Raleigh, NC: Disability Rights NC applauds Commissioner David W. Guice’s decision to eliminate the solitary confinement of 16 and 17 year-olds in NC prisons, effective September 1, 2016.

For years, Disability Rights NC has asked the State of North Carolina to end the practice of solitary confinement because it can cause deterioration in mental health, producing paranoia, post-traumatic stress disorder, self-harm, and thoughts of suicide. The effects of solitary confinement are especially harmful to young people whose brains are still developing and to people with mental illness.

“These are young people who need help, and solitary confinement does the opposite, causing long-lasting psychological harm,” said Vicki Smith, Executive Director of Disability Rights NC. “We are pleased with the new Youthful Offender Policy and think it will lead to more successful reentries for these youth and lessen the likelihood of recidivism. This is forward progress,” Smith said.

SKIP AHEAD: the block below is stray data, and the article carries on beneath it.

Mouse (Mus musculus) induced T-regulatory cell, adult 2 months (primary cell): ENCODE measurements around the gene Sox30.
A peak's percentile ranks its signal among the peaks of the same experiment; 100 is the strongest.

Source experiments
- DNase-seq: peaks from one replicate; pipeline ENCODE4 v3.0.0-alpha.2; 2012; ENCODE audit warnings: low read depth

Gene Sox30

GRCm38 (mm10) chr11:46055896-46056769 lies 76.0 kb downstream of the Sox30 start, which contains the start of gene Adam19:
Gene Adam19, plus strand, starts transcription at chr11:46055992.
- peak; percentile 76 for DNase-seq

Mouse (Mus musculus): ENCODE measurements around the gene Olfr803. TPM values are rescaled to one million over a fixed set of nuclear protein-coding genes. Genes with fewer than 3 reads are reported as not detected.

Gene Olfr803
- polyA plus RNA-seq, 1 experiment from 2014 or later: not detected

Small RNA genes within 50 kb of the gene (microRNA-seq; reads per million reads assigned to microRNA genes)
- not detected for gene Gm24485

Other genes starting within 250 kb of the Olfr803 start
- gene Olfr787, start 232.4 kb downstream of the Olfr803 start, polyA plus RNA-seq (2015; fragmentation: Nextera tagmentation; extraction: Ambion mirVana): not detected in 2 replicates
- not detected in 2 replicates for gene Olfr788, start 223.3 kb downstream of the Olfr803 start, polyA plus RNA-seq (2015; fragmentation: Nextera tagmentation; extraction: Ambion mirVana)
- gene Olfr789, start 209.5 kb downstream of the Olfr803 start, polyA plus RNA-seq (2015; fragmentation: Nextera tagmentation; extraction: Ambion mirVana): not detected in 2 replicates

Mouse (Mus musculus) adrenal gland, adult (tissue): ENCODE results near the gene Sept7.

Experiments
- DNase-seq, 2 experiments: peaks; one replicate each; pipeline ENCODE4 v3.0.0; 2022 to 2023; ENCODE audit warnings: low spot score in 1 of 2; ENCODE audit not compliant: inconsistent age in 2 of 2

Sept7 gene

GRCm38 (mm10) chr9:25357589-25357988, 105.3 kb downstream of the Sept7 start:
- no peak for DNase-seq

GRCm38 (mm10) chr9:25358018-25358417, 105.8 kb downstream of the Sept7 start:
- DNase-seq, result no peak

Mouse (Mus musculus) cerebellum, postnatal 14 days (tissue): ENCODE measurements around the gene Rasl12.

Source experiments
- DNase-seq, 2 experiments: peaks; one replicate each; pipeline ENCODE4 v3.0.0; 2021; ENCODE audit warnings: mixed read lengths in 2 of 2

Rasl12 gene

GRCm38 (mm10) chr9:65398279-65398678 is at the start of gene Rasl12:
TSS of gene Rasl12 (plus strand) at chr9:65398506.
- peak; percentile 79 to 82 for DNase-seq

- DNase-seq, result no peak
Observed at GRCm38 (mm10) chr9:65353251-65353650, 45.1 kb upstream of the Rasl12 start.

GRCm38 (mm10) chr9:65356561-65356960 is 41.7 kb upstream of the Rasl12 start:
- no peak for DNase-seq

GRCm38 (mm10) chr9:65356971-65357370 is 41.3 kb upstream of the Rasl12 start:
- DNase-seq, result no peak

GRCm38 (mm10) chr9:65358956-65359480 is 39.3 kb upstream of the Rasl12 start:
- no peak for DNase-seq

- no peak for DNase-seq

“There is much still to be done to protect other young NC inmates and inmates with mental disabilities against the harmful effects of isolated confinement. Today, for example, 20 percent of 18-year-olds in NC prisons are in segregation as well as hundreds of adults who have mental illness. Commissioner Guice has identified solutions, but his progress will be stifled without adequate funding from the General Assembly,” said Smith.